In the parenting-philosophy sense, no, no one really subscribes purposefully to a system of Negative Discipline. But there are discipline methods that are overwhelmingly negative. "Yelling, spanking, guilt tripping, or the silent treatment are all examples of what I would consider 'negative discipline,' or discipline that may work short-term but has bad consequences for children's development long-term," Dr. Rodman says.

"When a parent uses these methods, the child is often much more focused on the parent's anger or what has been taken away than the lesson the parent is trying to teach," Zeichner says. "In addition, it’s hard to learn how to manage emotions effectively and respectfully when such emotional regulation isn’t being modeled. Children raised with negative discipline tend to be more anxious, depressed, and aggressive. They also struggle socially and academically. Punishment focuses on what not to do, while positive discipline teaches children what to do in a kind, respectful, and empowering way." In that way, Positive Discipline as a better way to find behavioral solutions, rather than temporarily stop problems.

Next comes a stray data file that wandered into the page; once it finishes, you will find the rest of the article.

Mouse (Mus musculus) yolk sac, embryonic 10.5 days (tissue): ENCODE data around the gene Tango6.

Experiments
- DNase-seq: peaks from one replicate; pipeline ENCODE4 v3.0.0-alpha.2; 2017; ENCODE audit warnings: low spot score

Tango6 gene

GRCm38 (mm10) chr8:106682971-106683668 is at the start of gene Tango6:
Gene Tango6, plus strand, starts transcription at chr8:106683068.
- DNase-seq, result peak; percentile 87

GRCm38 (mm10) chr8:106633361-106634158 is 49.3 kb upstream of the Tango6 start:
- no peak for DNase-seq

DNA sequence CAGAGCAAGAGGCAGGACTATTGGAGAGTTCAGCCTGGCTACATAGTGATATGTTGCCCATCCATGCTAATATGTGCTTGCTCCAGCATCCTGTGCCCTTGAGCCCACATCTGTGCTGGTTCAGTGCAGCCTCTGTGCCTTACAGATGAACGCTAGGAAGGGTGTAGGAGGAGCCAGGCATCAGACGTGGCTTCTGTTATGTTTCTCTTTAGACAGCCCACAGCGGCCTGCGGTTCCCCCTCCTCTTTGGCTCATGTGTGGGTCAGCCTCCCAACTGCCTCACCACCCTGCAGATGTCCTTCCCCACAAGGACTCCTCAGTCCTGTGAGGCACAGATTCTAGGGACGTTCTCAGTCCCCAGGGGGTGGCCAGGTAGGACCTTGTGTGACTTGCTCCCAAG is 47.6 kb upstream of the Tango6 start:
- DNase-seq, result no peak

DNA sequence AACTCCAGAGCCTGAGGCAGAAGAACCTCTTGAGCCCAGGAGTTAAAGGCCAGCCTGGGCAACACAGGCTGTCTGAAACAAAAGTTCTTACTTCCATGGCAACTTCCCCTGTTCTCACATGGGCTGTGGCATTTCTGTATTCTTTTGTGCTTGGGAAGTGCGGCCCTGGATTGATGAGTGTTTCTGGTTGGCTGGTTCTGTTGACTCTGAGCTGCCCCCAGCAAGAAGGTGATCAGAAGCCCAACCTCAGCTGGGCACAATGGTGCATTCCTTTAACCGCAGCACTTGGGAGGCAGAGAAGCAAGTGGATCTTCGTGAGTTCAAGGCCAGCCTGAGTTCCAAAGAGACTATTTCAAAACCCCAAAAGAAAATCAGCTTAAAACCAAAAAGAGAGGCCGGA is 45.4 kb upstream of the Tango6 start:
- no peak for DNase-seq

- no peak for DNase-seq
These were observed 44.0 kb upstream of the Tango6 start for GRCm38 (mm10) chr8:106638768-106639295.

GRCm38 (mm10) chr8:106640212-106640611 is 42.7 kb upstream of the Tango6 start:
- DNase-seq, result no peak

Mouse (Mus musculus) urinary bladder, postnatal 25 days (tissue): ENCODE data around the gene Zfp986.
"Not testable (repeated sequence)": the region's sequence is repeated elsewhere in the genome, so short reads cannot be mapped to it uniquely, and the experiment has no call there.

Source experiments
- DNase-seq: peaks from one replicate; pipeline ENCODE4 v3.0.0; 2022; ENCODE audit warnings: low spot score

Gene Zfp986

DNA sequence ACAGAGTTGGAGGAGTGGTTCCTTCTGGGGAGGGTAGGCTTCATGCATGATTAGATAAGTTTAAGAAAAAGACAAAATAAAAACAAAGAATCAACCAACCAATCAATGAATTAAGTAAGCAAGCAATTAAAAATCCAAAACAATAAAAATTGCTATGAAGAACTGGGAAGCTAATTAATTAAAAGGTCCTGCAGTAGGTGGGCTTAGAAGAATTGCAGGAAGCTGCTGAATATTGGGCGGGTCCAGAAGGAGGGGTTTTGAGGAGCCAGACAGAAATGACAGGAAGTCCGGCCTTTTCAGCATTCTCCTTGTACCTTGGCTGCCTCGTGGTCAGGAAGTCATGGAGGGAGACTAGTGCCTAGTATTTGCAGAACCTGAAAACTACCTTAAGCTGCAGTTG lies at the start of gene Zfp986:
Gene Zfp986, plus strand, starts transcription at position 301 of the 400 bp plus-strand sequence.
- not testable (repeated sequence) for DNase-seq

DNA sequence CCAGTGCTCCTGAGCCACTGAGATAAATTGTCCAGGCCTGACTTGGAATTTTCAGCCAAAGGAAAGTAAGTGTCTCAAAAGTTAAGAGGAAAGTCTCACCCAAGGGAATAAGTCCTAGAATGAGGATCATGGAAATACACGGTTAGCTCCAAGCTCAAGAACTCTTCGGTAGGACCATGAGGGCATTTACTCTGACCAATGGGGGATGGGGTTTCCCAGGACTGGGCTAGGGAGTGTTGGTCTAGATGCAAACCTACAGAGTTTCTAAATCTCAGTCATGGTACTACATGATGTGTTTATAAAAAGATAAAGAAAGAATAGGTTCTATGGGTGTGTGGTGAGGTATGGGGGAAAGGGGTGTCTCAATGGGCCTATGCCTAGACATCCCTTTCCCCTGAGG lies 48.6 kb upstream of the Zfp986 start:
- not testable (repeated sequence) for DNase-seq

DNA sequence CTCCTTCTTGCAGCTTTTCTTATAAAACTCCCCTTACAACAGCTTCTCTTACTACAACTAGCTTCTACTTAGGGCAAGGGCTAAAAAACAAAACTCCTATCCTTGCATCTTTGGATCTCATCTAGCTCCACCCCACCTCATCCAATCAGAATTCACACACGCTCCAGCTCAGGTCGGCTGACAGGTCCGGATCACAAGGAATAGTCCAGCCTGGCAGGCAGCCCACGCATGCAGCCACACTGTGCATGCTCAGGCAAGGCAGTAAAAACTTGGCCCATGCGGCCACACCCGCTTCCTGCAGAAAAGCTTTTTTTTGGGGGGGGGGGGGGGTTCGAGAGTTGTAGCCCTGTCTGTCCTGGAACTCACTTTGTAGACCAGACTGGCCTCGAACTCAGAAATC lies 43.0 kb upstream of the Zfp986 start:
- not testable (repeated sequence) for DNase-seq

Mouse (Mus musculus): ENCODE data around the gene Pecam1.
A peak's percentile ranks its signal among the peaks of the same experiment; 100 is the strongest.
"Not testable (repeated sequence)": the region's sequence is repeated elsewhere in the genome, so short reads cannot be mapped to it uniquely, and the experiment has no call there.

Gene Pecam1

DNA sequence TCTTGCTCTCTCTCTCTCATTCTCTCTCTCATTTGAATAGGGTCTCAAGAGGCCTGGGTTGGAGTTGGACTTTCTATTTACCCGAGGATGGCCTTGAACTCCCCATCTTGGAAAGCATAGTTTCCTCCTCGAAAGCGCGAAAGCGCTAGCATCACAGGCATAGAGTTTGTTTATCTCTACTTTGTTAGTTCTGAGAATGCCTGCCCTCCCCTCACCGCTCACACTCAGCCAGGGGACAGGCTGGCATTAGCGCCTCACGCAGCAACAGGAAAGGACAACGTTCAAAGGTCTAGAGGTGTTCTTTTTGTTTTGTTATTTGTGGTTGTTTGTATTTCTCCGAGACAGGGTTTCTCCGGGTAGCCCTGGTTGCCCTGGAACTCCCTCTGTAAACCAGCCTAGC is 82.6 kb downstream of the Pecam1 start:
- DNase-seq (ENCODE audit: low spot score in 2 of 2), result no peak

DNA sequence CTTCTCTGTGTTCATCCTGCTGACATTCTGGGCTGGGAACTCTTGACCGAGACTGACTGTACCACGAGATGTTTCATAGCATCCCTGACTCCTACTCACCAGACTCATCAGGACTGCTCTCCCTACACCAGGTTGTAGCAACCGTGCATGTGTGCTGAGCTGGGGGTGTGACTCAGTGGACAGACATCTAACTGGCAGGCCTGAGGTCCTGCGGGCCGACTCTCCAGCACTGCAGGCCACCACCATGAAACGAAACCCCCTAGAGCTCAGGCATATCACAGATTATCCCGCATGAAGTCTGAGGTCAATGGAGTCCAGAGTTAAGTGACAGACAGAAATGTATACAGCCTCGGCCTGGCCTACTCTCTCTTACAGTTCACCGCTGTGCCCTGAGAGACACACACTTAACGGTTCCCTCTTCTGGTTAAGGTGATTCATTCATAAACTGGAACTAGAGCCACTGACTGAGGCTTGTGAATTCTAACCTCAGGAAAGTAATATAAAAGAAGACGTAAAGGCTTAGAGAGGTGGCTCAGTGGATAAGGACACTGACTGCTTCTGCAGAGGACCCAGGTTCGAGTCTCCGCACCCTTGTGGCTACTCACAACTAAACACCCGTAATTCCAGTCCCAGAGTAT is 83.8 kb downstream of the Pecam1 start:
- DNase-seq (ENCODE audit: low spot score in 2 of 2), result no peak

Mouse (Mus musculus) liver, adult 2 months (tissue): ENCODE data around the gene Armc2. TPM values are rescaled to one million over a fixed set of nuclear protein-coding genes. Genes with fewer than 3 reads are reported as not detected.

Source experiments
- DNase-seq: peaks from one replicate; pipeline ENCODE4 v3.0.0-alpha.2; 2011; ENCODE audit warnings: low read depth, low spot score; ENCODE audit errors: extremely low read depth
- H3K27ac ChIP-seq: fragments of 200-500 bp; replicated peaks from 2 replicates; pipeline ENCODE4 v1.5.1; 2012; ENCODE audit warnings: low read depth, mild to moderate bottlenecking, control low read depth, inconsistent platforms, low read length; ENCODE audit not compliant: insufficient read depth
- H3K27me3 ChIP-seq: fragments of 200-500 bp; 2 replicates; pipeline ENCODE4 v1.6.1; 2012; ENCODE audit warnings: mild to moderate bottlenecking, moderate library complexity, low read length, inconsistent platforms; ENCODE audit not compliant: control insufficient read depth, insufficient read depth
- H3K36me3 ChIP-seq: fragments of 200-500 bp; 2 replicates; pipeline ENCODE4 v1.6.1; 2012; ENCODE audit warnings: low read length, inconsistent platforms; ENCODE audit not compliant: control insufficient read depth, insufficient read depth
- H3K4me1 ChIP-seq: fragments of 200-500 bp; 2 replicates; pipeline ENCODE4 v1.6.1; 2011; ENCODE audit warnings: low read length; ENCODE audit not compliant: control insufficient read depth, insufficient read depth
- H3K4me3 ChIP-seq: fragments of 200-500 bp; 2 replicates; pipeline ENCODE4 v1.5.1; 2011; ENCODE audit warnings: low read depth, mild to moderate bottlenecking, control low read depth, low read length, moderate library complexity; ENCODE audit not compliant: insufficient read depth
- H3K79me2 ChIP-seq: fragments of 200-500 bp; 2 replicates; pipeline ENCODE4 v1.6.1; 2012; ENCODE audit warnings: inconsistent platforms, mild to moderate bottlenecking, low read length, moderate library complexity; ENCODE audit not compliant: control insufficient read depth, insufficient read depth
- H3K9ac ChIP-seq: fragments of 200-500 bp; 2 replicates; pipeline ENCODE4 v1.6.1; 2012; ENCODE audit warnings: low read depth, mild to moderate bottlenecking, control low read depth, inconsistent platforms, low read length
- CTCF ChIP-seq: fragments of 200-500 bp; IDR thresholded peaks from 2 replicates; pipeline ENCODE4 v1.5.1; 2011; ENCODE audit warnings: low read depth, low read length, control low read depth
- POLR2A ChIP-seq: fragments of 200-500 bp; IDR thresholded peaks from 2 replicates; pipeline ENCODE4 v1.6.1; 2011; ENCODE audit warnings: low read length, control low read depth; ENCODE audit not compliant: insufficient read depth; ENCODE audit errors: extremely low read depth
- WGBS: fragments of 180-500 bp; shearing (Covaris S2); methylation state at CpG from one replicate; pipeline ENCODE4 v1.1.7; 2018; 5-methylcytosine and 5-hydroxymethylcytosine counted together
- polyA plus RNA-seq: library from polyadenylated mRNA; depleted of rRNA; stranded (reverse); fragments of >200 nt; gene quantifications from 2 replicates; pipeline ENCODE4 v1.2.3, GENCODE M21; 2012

The good news is that Positive Discipline is effective.

This is especially true over the long-term. "Early research has shown that children do better when they perceive both firmness and kindness from their parents," Zeichner says. "Children who rate their parents as both responsive to their needs and feelings while having high - yet realistic - expectations are much less likely to engage in socially risky behaviors and have more success socially and academically.

"They find it easier to work toward concrete goals and are motivated to succeed when parents are loving and firm," Dr. Rodman says.

But it does take a lot of time and practice.